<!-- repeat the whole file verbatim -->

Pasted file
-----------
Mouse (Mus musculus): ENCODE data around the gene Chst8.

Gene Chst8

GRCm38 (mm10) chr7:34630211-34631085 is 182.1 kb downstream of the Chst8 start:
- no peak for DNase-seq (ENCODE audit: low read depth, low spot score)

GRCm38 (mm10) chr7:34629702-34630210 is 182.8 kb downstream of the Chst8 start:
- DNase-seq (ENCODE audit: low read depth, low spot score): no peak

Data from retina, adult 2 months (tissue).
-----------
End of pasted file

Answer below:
Mouse (Mus musculus): ENCODE data around the gene Chst8.

Gene Chst8

GRCm38 (mm10) chr7:34630211-34631085 is 182.1 kb downstream of the Chst8 start:
- no peak for DNase-seq (ENCODE audit: low read depth, low spot score)

GRCm38 (mm10) chr7:34629702-34630210 is 182.8 kb downstream of the Chst8 start:
- DNase-seq (ENCODE audit: low read depth, low spot score): no peak

Data from retina, adult 2 months (tissue).